- A growing body of research clearly links nurses trained with a bachelor's degree to lower rates of mortality and rescue failure. The latest studies published in journalsSearch for health servicesin August 2008 andNursing Administration Magazinein May 2008 confirm the results of several previous studies linking the level of education and patient outcomes. Efforts to address the nursing shortage should focus on preparing more licensure level nurses to ensure access to safe patient care.
- In March 2007, it was published inNursing Staff and Quality of Patient Care. Through this meta-analysis, the authors found that the shortage of registered nurses, in combination with the increasing workload, represents a potential threat to quality. Increases in RNs were associated with reductions in hospital-related mortality and rescue failures, as well as reductions in length of stay.
- The shortage of nurses prepared at the baccalaureate level is affecting the quality of care and patient outcomes. In a study published on September 24, 2003, inJournal of the American Medical Association (JAMA),Dr. Linda Aiken and her colleagues at the University of Pennsylvania identified a clear link between higher levels of nursing education and better patient outcomes. This large study found that surgical patients have a "substantial survival advantage" if they are treated in hospitals with a higher proportion of trained nurses with a bachelor's degree or higher. In hospitals, a 10% increase in the proportion of nurses with a BSN degree reduced the risk of patient death and rescue failure by 5%.
Efforts to address the nursing shortage
- AACN is committed to working with the health and education community to create enough highly qualified nurses to meet the needs of the nation's diverse patient population. To address the nursing shortage, AACN advocates for federal legislation and increased funding for nursing education (Title VIII, FAAN Act); promote a post-licensure nursing residency program to help retain nurses; fostering innovation in nursing programs, including the development of accelerated programs (BSN and MSN high school programs; bachelor's through doctoral degrees); and work with partner organizations to highlight careers in nursing, including those that require preparation at the graduate level.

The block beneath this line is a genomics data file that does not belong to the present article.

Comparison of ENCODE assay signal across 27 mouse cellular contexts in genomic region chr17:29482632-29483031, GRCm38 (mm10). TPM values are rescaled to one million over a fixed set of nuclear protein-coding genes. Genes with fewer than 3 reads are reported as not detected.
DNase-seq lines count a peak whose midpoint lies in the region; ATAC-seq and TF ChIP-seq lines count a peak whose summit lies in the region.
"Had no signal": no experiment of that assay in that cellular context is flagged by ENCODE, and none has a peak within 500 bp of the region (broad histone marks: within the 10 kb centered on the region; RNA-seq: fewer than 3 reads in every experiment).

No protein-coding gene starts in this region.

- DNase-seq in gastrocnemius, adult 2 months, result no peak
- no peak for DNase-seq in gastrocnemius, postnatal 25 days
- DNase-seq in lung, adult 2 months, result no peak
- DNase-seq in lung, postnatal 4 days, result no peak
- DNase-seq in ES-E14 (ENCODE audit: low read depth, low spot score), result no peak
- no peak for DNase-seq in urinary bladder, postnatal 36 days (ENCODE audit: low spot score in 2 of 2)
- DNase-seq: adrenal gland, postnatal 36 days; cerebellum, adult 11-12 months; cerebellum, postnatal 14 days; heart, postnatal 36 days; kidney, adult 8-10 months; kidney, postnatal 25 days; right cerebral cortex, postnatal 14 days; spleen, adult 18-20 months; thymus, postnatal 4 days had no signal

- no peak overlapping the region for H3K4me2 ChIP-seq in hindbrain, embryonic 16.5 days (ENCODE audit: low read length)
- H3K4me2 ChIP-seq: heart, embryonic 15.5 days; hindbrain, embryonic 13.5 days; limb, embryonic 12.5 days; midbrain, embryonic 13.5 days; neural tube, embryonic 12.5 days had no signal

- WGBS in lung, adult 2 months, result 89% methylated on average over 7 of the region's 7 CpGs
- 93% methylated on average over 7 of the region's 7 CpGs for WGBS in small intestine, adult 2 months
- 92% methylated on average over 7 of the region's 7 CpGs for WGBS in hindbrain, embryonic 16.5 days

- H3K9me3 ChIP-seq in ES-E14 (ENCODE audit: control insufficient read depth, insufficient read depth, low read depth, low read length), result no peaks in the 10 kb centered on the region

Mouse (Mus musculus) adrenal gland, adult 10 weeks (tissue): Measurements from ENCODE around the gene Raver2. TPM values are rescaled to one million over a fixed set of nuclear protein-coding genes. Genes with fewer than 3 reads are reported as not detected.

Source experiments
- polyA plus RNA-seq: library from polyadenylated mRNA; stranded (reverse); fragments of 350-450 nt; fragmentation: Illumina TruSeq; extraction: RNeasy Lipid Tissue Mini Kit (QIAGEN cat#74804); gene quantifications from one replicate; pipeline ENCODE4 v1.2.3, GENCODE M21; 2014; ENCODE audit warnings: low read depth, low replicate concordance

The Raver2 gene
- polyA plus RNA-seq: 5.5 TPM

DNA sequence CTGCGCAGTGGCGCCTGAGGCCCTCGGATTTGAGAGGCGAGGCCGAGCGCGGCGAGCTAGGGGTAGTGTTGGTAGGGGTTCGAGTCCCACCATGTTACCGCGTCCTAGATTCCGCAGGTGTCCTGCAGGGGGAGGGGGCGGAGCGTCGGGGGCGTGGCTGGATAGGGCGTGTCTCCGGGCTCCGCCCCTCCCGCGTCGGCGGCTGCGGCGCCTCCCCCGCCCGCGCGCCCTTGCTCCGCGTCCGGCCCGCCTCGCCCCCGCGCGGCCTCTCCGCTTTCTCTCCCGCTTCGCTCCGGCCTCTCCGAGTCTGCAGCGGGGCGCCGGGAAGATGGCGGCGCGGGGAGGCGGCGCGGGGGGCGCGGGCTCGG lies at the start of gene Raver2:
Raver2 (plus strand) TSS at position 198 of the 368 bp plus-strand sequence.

- Since 2010, AACN operatesenfermagemCAS, the nation's centralized application service for nursing education programs that prepare nurses for basic and advanced roles. One of the main reasons for launching NursingCAS was to ensure that all nursing school vacancies were filled to better serve the national need for RNs, APRNs, and nursing faculty.
- In June 2022, the National Council of State Legislatures issued apresentationOutlining the different legislative approaches that states are using to address nursing shortages, including tailoring the scope of practice laws and providing financial incentives for preceptors,
- in a report onHow to alleviate America's nursing shortageLaunched in May 2022, the Center for American Progress calls for bold policies to address nursing shortages to ensure more patients have access to safe, high-quality nursing services. The report highlights how federal and state policymakers can address shortages through coordinated planning, action, and investment.
- Many state initiatives are underway to address the shortage of registered nurses and nurse educators. For example, in October 2022, the University of Minnesota and the State of Minnesota joined forces to createCoalition for Equity and Excellence in Nursing, which will work with all state nursing schools, health professionals, and other stakeholders to increase enrollment in nursing education programs, expand equity in the nursing workforce, and increase student success. Additional initiatives are also underway inFloridamiLouisianaamong other states.
- Nursing schools are forming strategic partnerships and seeking private support to help expand student capacity.
Recent Articles on the Nursing Shortage
- Buerhaus , P.I. , Staiger , D.O. , Auerbach , D.I. , Yates , C. and Donelan , K. (2022, January).Nursing work during the first fifteen months of the COVID-19 pandemic. health matters, 41(1).
- Buerhaus, PI (2021, September/October).The current nursing shortage could have long-lasting consequences: it's time to change our current course. Economics of Nursing, 39(5), 247-250.
- Firth, S. (2022, May 16).More support needed to strengthen nursing pipeline, experts say.medical page today.
Last update:October 2022